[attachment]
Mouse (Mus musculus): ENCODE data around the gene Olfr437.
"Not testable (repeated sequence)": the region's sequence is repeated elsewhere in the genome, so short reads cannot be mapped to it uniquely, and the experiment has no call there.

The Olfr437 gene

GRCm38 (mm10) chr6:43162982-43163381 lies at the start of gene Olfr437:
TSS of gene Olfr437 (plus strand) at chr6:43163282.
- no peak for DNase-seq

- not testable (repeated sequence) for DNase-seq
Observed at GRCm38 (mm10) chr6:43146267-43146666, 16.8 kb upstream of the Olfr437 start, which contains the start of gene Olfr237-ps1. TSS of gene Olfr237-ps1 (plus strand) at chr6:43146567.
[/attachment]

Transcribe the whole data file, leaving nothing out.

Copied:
Mouse (Mus musculus): ENCODE data around the gene Olfr437.
"Not testable (repeated sequence)": the region's sequence is repeated elsewhere in the genome, so short reads cannot be mapped to it uniquely, and the experiment has no call there.

The Olfr437 gene

GRCm38 (mm10) chr6:43162982-43163381 lies at the start of gene Olfr437:
TSS of gene Olfr437 (plus strand) at chr6:43163282.
- no peak for DNase-seq

- not testable (repeated sequence) for DNase-seq
Observed at GRCm38 (mm10) chr6:43146267-43146666, 16.8 kb upstream of the Olfr437 start, which contains the start of gene Olfr237-ps1. TSS of gene Olfr237-ps1 (plus strand) at chr6:43146567.